Overall cancer risk was modestly increased compared to the general population (SIR 1.15, 95% CI 1.07 to 1.23). Excess risk was observed for 11 cancers, particularly lung (4.02, 95% CI 3.32 to 4.82), non-Hodgkin's lymphoma (1.51, 95% CI 1.20 to 1.88) and liver (8.04, 95% CI 6.18 to 10.3). Reduced risk was observed for six cancers, including prostate (0.16, 95% CI 0.06 to 0.32) and breast (0.48, 95% CI 0.35 to 0.62). Individuals notified with HCV or HBV had a markedly increased risk of liver cancer; lung cancer risk was also increased in those with HCV. HIV was associated with an elevated risk of liver, anus and kidney cancer, non-Hodgkin lymphoma and Kaposi sarcoma. Cancer risk was not increased in individuals without a BBV notification, apart from pancreatic cancer (3.92, 95% CI 1.07 to 10.0). Cancer incidence increased significantly over time (AAPC 9.4%, 4.2% to 15%, p=0.001).
Conclusions
BBVs play a major role in the cancer risk profile of opioid-dependent individuals registered for OST. To address the dramatic increasing trend in cancer incidence, the OST setting could be utilised for cancer prevention strategies.
doi:10.1136/bmjopen-2012-001755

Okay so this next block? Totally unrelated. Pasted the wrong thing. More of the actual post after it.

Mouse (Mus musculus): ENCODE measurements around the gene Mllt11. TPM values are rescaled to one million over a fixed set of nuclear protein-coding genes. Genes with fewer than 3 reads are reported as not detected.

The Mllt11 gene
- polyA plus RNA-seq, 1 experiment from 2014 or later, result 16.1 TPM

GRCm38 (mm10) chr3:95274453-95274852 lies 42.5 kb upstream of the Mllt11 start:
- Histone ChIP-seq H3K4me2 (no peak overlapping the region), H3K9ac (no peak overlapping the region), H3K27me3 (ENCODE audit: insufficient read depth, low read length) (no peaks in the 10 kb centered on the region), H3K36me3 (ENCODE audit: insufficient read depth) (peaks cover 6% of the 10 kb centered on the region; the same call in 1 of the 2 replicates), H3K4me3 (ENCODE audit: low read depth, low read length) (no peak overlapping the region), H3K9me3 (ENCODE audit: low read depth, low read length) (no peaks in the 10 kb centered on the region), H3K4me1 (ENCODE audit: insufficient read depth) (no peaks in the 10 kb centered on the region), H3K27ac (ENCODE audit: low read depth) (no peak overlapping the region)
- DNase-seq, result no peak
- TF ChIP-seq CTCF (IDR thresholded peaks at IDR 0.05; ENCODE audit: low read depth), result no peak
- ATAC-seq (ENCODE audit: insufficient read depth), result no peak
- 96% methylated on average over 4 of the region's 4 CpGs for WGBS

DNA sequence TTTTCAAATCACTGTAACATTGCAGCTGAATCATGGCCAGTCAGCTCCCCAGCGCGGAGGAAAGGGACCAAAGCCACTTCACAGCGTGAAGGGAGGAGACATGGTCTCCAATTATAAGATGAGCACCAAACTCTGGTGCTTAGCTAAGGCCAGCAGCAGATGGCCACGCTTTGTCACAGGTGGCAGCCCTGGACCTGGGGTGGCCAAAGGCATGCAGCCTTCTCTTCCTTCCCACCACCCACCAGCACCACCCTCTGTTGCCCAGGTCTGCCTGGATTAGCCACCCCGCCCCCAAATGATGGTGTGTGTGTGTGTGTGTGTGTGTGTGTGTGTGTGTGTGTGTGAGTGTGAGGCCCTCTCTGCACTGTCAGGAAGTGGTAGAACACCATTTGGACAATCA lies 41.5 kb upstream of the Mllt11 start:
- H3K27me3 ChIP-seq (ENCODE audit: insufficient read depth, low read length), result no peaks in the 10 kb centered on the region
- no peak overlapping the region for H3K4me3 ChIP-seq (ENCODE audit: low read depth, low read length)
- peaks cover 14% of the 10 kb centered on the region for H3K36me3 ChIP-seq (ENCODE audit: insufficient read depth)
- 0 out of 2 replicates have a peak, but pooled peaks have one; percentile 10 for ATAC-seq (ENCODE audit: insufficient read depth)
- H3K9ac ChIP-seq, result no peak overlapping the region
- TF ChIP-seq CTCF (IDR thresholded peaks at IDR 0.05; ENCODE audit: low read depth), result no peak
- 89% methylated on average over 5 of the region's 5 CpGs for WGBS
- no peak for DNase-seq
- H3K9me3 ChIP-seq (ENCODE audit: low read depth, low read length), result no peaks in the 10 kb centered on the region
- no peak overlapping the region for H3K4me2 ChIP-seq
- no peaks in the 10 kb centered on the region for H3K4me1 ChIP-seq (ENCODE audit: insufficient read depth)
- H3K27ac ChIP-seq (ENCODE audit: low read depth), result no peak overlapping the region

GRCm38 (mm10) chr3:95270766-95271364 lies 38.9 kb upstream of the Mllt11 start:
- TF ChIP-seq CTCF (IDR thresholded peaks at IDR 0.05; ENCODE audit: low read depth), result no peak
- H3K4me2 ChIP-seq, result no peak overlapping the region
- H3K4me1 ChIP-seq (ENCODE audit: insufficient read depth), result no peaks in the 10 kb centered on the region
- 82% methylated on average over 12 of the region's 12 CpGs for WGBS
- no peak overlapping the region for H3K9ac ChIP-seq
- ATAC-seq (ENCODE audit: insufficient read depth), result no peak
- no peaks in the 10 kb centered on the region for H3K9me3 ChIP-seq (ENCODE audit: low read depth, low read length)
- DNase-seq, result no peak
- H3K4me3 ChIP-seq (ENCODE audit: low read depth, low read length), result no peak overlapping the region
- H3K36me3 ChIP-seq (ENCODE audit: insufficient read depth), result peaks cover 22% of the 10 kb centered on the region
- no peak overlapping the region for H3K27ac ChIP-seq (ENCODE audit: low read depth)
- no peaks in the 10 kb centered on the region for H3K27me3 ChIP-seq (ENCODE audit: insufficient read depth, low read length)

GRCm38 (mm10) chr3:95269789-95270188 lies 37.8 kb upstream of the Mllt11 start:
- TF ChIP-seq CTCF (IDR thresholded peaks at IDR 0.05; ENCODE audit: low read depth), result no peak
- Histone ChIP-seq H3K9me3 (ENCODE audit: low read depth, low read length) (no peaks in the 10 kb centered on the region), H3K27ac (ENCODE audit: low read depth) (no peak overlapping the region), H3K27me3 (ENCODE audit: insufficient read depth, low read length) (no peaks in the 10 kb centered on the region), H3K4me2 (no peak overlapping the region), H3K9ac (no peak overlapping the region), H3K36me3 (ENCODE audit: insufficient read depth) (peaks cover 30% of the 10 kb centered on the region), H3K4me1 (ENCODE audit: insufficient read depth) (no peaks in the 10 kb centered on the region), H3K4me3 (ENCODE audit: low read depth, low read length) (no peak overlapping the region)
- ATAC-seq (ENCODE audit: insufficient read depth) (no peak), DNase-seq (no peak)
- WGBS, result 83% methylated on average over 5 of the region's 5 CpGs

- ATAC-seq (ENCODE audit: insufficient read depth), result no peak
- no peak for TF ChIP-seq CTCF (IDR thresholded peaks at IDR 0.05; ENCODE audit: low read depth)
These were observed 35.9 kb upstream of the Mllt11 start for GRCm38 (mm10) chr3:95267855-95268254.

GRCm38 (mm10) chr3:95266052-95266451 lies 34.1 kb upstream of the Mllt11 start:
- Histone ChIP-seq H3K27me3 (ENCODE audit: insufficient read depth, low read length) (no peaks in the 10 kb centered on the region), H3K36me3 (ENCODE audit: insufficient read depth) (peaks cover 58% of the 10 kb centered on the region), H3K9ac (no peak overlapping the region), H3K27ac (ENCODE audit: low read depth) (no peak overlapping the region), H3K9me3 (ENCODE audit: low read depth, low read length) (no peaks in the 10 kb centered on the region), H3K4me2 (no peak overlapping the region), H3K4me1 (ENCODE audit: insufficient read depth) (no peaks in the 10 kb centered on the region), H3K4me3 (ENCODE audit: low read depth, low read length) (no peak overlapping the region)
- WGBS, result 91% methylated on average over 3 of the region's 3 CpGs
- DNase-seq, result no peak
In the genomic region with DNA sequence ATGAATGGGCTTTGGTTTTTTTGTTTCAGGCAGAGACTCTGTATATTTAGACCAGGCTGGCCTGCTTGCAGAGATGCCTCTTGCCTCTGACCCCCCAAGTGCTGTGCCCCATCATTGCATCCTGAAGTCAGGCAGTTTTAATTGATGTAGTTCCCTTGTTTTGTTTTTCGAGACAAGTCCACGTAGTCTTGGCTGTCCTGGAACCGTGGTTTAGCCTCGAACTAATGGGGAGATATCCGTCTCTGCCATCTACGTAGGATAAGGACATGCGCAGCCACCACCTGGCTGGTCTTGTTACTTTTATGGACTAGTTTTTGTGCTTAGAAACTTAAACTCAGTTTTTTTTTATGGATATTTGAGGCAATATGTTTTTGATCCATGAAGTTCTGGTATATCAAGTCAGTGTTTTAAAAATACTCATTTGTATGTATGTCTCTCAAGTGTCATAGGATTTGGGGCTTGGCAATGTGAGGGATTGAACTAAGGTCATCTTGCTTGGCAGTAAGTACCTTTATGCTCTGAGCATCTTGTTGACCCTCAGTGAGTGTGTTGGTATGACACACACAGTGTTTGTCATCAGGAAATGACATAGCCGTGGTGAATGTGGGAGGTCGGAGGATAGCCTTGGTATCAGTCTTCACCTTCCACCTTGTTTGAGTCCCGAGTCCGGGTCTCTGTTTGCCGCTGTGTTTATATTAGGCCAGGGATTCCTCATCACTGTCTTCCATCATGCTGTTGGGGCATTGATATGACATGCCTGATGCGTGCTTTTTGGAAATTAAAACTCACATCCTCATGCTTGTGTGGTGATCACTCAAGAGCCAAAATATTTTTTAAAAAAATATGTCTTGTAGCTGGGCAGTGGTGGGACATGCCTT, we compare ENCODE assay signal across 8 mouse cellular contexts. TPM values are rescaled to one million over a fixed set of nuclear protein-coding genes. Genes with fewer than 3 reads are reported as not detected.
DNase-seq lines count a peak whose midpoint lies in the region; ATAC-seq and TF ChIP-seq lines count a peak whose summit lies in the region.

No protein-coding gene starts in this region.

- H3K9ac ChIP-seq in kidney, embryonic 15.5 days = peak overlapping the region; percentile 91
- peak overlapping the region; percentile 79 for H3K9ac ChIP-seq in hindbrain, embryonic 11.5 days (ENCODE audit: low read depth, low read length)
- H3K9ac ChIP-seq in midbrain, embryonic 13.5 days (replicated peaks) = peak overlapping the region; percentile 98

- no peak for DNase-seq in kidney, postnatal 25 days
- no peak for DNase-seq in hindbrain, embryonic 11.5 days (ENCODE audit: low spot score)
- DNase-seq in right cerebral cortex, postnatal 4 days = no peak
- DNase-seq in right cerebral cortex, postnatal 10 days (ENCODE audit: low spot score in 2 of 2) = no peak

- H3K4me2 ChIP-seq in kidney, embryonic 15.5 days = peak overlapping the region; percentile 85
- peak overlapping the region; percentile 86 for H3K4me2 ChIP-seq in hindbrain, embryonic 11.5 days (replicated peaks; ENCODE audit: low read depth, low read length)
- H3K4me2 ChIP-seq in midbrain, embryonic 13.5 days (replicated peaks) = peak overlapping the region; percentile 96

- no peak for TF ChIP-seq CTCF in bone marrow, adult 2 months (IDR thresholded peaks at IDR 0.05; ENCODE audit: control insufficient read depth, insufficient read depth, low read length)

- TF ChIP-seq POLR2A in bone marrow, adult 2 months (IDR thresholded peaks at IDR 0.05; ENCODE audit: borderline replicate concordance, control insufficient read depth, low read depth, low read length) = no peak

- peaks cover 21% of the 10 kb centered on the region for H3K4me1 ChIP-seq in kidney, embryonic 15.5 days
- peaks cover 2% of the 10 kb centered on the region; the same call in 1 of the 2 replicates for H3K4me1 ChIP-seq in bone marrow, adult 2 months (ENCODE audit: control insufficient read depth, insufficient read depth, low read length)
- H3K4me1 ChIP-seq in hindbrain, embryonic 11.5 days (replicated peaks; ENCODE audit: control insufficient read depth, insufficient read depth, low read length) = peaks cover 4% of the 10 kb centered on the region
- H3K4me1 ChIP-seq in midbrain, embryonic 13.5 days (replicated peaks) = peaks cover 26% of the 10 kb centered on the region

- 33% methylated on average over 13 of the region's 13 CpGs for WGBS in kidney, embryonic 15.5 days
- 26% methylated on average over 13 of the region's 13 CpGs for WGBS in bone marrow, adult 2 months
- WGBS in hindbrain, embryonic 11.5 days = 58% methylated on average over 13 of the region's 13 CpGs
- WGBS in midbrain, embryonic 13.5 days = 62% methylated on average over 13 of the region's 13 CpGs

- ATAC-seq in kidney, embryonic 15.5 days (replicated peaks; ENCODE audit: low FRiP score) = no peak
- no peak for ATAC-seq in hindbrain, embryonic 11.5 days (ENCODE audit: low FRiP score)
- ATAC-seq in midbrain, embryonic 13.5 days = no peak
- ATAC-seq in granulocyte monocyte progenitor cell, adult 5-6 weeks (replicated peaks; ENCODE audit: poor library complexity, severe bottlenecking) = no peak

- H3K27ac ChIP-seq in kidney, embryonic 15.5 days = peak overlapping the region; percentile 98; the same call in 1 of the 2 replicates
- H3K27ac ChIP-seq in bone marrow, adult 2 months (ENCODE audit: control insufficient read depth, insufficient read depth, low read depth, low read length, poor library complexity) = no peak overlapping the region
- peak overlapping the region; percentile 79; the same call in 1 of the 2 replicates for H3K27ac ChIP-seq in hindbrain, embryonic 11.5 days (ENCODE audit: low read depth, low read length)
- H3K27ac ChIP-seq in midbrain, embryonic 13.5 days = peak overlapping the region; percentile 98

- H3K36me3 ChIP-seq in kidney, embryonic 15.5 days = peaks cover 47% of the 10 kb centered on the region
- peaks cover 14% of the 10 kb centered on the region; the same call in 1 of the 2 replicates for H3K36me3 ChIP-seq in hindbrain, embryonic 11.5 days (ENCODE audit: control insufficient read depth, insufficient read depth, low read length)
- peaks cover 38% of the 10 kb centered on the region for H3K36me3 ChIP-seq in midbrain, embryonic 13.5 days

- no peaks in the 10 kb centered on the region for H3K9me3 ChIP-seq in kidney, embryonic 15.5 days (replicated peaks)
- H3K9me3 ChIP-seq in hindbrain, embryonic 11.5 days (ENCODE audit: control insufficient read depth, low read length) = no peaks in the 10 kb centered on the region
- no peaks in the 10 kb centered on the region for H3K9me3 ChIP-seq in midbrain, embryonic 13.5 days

PMCID: PMC3488729  PMID: 23045358
Public Health
6.  Self-reported history of infections and the risk of non-Hodgkin lymphoma: an InterLymph pooled analysis 
We performed a pooled analysis of data on self-reported history of infections in relation to the risk of non-Hodgkin lymphoma (NHL) from 17 case-control studies that included 12,585 cases and 15,416 controls aged 16–96 years at recruitment. Pooled odds ratios (OR) and 95% confidence intervals (95% CI) were estimated in two-stage random-effect or joint fixed-effect models, adjusting for age, sex and study centre. Data from the two years prior to diagnosis (or date of interview for controls) were excluded. A self-reported history of infectious mononucleosis (IM) was associated with an excess risk of NHL (OR=1.26, 95% CI=1.01–1.57 based on data from 16 studies); study-specific results indicate significant (I2=51%, p=0.01) heterogeneity. A self-reported history of measles or whooping cough was associated with an approximate 15% reduction in risk. History of other infection was not associated with NHL. We find little clear evidence of an association between NHL risk and infection although the limitations of data based on self-reported medical history (particularly of childhood illness reported by older people) are well recognised.
doi:10.1002/ijc.27438
PMCID: PMC3406230  PMID: 22266776
7.  Sex- and Subtype-Specific Analysis of H2AFX Polymorphisms in Non-Hodgkin Lymphoma 
PLoS ONE  2013;8(9):e74619.